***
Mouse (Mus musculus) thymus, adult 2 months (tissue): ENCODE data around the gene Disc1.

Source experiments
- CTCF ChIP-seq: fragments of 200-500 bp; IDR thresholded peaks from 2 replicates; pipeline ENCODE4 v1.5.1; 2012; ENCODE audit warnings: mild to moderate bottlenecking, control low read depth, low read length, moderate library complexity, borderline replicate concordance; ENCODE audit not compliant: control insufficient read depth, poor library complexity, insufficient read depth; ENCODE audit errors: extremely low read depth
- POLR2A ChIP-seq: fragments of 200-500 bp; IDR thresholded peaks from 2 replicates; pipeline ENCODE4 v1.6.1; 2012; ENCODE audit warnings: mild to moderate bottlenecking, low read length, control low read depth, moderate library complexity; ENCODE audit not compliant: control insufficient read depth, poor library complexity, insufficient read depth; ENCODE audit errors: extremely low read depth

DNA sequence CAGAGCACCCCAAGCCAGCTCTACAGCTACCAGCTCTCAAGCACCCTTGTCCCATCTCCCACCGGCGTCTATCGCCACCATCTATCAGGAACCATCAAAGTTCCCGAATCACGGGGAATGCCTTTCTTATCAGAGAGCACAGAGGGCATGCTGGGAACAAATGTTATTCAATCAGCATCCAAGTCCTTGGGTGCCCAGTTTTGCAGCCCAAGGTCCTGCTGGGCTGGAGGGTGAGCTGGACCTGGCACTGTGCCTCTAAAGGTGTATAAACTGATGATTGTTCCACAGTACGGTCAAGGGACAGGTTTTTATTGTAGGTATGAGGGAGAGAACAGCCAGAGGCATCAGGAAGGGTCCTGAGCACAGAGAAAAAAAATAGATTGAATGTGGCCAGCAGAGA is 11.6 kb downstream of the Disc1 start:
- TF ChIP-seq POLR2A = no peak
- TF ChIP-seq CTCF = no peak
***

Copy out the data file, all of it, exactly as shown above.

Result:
Mouse (Mus musculus) thymus, adult 2 months (tissue): ENCODE data around the gene Disc1.

Source experiments
- CTCF ChIP-seq: fragments of 200-500 bp; IDR thresholded peaks from 2 replicates; pipeline ENCODE4 v1.5.1; 2012; ENCODE audit warnings: mild to moderate bottlenecking, control low read depth, low read length, moderate library complexity, borderline replicate concordance; ENCODE audit not compliant: control insufficient read depth, poor library complexity, insufficient read depth; ENCODE audit errors: extremely low read depth
- POLR2A ChIP-seq: fragments of 200-500 bp; IDR thresholded peaks from 2 replicates; pipeline ENCODE4 v1.6.1; 2012; ENCODE audit warnings: mild to moderate bottlenecking, low read length, control low read depth, moderate library complexity; ENCODE audit not compliant: control insufficient read depth, poor library complexity, insufficient read depth; ENCODE audit errors: extremely low read depth

DNA sequence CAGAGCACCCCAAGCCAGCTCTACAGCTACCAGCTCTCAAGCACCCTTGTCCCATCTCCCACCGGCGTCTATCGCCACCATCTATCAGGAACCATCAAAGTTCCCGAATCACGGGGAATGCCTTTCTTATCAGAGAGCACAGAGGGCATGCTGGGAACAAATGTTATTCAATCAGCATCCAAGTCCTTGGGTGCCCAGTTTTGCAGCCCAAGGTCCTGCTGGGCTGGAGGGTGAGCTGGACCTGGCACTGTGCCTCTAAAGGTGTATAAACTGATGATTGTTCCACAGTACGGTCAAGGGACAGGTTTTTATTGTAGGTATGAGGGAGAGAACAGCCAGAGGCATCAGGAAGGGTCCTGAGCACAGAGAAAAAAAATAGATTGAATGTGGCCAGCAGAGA is 11.6 kb downstream of the Disc1 start:
- TF ChIP-seq POLR2A = no peak
- TF ChIP-seq CTCF = no peak